An essential component of any Cloud migration is the actual code base that needs to be run and understanding how it operates within the ecosystem of your organisation. A good, detailed portfolio analysis (as covered in the first blog article) goes a long way to teasing out the primary migration challenges, but during the migration planning this needs to be refined with further detail.
A good example is latency; caused by the inconvenient fact that the speed of light (in a medium) is finite, as is the processing time taken to route those packets from one place to another. Latency which previously didn’t really exist in an on-premise data centre suddenly becomes a major issue between applications that have even moderate latency requirements: database queries timeout, reports don’t run, user interfaces become unresponsive. Trying to deal with the complexity of application and data interactions across multiple public Clouds can rapidly become a serious operational headache.
Teasing these out in detail requires a solid Cloud Migration Pipeline. This shines a light on the intricacies of an estate, clearly identifies specific challenges and helps in finding common solutions. The process you use to do this should be iterative and amenable to evolution as new challenges and opportunities arise. A good example of a new opportunity is AWS Outposts. How could your organization make best use of Outposts to solve the low latency problem, without burdening it with additional costs? Having a holistic view allows you to rapidly understand how you can take advantage of new technology.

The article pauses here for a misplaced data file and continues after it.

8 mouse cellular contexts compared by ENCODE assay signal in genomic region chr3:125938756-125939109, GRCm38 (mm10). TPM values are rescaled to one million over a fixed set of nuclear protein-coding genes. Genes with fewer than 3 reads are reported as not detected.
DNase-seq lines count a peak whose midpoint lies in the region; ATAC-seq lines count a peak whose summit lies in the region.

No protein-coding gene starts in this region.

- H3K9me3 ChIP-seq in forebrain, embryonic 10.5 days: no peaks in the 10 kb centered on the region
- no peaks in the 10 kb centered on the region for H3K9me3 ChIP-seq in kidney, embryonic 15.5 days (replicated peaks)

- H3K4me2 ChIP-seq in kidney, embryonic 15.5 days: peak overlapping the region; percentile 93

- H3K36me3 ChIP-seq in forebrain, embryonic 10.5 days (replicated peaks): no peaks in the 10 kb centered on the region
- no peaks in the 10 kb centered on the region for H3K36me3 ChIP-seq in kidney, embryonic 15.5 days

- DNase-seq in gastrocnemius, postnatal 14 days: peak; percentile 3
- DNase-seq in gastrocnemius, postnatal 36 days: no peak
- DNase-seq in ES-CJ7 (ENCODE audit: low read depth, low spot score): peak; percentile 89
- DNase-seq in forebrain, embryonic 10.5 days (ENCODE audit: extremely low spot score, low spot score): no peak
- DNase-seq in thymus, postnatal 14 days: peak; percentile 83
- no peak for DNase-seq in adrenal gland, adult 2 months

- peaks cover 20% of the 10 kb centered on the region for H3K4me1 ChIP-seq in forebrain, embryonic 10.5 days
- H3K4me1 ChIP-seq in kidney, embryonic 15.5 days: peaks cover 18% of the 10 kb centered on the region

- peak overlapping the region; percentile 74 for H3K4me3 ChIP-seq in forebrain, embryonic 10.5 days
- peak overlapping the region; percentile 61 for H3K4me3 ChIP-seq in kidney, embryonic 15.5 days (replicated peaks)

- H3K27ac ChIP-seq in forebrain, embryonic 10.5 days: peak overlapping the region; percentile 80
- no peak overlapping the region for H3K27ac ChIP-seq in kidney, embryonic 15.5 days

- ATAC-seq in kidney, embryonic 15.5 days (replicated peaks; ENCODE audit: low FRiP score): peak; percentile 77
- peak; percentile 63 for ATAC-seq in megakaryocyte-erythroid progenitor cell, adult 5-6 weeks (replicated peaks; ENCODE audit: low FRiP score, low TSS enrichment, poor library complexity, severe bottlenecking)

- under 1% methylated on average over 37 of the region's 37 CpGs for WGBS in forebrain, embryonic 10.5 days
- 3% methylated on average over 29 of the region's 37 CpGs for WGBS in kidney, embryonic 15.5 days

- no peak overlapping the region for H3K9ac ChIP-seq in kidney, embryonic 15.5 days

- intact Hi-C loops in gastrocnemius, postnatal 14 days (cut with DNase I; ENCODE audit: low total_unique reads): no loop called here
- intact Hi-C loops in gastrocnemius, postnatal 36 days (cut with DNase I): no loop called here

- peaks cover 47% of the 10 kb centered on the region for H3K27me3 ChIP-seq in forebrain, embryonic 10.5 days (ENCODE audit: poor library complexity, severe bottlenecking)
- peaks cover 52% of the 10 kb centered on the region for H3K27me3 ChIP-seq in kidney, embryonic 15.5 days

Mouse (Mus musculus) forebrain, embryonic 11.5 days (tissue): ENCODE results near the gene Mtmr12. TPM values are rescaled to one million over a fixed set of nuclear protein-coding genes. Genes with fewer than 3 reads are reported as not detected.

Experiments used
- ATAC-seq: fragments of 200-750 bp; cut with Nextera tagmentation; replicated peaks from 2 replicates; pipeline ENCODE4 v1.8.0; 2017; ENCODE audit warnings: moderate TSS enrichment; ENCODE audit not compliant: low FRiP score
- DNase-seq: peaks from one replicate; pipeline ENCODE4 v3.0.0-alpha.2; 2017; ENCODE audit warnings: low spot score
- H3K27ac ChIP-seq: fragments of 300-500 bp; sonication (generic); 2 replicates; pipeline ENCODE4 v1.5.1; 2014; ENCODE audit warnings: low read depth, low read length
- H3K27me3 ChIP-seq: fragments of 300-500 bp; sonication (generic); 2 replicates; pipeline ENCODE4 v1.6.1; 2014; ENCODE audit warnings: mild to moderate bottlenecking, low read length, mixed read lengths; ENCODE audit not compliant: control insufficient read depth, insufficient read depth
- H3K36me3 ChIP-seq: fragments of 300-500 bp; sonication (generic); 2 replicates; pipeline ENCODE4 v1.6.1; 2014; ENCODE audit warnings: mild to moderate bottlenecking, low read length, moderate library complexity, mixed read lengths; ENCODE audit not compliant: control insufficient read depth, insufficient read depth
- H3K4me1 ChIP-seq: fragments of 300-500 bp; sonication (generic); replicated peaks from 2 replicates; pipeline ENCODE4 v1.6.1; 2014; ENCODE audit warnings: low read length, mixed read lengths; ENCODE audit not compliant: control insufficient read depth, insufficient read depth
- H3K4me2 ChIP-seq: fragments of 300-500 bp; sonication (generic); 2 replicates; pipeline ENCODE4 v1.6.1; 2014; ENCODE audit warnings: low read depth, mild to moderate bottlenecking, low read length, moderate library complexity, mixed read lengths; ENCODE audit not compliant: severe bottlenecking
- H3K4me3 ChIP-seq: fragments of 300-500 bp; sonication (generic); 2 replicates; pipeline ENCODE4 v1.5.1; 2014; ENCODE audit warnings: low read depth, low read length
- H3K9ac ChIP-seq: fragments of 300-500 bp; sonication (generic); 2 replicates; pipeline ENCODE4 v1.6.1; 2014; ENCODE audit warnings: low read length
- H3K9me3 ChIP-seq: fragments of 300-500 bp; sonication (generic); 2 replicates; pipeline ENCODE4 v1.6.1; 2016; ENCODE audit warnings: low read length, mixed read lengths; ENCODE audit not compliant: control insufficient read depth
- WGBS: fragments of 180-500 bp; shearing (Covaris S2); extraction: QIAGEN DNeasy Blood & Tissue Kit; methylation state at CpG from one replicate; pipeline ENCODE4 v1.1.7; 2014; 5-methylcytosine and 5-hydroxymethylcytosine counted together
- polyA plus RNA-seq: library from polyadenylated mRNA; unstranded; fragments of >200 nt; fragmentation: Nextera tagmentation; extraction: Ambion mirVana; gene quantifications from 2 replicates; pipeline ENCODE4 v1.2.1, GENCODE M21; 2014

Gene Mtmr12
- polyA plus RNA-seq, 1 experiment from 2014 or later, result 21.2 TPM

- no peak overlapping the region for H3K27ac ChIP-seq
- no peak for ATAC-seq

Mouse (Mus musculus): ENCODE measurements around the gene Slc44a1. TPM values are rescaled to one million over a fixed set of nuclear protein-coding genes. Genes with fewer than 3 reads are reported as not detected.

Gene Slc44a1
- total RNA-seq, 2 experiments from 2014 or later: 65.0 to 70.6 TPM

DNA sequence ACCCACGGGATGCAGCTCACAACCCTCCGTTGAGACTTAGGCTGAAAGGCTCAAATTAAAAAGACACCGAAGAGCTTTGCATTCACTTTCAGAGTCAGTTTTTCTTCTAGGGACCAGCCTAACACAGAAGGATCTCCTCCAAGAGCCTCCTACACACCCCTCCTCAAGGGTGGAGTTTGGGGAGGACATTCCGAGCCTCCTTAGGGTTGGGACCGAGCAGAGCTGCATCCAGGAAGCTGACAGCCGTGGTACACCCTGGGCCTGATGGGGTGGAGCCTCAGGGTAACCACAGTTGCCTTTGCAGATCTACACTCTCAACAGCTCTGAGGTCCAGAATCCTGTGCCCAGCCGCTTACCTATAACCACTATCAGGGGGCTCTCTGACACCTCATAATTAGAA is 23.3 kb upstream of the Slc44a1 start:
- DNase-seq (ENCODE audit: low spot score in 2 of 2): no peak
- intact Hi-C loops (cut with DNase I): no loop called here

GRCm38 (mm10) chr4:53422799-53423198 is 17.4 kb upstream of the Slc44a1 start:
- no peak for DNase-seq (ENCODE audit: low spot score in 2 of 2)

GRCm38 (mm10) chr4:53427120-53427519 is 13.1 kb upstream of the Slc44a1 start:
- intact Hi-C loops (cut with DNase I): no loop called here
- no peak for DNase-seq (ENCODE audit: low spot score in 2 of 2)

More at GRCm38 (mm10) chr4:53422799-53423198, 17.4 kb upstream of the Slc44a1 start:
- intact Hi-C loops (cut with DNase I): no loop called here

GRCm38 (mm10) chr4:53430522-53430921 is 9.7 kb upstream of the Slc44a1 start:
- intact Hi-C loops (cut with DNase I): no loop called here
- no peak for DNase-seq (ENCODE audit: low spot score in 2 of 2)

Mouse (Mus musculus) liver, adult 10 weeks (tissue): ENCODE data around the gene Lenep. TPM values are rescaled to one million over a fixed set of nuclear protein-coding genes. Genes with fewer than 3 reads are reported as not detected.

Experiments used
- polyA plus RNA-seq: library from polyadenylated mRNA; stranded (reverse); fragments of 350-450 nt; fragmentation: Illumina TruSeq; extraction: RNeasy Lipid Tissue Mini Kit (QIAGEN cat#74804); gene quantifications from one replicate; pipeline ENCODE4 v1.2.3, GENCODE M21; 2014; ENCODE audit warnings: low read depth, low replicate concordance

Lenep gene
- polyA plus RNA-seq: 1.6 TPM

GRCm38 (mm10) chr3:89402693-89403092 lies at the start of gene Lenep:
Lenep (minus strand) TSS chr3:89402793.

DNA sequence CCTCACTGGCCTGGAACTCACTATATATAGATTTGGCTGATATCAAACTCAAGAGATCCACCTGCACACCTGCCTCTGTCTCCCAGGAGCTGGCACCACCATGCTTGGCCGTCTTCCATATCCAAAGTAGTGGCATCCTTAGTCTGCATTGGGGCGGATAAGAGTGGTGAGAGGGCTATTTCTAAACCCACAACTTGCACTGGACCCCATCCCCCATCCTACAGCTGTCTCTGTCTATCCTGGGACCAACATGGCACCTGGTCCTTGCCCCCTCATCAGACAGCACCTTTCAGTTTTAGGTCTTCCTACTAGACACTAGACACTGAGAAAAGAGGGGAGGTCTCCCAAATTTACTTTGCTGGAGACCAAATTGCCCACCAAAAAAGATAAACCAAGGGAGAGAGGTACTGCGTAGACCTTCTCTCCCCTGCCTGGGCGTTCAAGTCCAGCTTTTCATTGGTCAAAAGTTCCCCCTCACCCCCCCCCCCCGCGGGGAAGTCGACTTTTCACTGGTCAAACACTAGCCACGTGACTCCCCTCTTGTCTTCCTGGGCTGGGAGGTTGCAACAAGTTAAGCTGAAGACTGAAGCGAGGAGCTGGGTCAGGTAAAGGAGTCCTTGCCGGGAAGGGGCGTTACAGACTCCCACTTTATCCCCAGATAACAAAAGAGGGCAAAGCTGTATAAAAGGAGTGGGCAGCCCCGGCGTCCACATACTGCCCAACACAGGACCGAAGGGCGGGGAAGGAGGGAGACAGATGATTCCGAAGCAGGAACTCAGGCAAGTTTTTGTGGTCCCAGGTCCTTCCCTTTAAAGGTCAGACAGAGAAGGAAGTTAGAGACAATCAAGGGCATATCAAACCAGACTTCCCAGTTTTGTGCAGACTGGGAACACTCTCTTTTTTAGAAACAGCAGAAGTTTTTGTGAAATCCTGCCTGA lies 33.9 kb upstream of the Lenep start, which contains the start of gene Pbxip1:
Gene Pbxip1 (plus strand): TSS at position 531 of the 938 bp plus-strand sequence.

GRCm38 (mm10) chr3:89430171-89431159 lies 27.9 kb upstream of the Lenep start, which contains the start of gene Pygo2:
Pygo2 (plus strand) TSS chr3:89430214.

Which brings us to the tooling part. Cloud migrations sometimes fail because the tools being used to migrate are hidden away from the people whose job it is to deliver code to the business, or the tools don’t meet their needs. One of the reasons the Hyperscale vendors have been so successful is that they provide easy to consume services, which enterprises often then remove the access to!
Platform as a Service (PaaS) offerings, such as OpenShift and Cloud Foundry, and containerisation in general, have had some success, but these have often only worked well for simpler Java-based applications and Grids, and have struggled to handle code that is older and not appropriately optimised for a Cloud.
A solution can be found by developing a common set of tooling that can be consumed both on-premise and on public Cloud, making them available to the end consumer – the developer. This tooling should cover the complete development lifecycle, through build, test, deploy and operate. By allowing developers to be able to gracefully deploy code at scale, in a hybrid environment, those agility costs can be spread across the business. Once developers have the ability to easily deploy code, they will find it much easier to engage with the Cloud Migration Pipeline and can help unblock issues, by rapidly testing solutions to problems identified during a migration.
We have architected over £1bn worth of Cloud transformations, by developing the right tooling and automation for software and cloud infrastructure and building a Cloud Migration Pipeline that works with it in a holistic manner, ensuring that problems are solved rapidly and repeatably. We have our own reference platform for cloud automation and have massively accelerated cloud automation and migration delivery for clients.
Part 3 in this blog series will be online at the start of next week. We’ll also be posting some more of our thoughts from AWS Re:Invent, following on from Marius’s hot take last week.